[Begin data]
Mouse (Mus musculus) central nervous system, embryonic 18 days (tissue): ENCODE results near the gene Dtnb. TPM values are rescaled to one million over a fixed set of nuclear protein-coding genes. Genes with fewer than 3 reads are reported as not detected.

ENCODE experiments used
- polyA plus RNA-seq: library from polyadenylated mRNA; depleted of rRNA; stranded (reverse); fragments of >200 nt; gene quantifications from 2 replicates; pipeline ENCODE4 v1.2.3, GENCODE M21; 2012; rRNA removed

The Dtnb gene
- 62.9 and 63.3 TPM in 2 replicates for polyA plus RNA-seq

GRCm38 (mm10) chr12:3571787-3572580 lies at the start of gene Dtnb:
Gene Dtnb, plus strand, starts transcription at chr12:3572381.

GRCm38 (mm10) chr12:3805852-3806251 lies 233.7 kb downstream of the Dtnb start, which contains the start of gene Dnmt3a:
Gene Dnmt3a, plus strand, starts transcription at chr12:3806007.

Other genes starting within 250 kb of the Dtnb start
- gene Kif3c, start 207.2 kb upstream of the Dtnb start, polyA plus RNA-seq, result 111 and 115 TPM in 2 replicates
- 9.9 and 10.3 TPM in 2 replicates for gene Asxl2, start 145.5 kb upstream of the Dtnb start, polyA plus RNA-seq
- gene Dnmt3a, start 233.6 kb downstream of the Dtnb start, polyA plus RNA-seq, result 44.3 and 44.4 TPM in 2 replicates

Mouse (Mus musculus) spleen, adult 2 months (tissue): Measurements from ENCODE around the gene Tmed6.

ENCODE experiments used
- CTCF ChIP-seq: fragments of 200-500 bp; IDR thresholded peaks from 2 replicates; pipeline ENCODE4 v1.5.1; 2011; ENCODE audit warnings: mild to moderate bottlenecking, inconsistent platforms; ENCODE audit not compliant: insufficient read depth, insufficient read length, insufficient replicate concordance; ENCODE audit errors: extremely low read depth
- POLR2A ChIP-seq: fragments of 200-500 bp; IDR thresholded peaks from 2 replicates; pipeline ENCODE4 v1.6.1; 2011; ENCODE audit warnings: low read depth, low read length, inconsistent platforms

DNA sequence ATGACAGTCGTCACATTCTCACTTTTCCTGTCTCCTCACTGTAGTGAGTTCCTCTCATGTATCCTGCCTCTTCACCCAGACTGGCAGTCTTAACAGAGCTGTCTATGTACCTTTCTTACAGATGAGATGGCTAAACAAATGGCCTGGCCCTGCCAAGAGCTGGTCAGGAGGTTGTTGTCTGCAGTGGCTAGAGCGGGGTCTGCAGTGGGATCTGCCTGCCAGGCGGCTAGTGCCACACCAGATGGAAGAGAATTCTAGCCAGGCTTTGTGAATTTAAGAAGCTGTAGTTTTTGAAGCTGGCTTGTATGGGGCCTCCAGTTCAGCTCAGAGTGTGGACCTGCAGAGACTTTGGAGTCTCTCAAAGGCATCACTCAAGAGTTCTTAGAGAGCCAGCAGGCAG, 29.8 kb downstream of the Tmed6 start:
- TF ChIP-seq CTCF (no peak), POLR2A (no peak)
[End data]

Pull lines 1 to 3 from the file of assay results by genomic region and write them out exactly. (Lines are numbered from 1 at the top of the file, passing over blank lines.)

Mouse (Mus musculus) central nervous system, embryonic 18 days (tissue): ENCODE results near the gene Dtnb. TPM values are rescaled to one million over a fixed set of nuclear protein-coding genes. Genes with fewer than 3 reads are reported as not detected.

ENCODE experiments used
- polyA plus RNA-seq: library from polyadenylated mRNA; depleted of rRNA; stranded (reverse); fragments of >200 nt; gene quantifications from 2 replicates; pipeline ENCODE4 v1.2.3, GENCODE M21; 2012; rRNA removed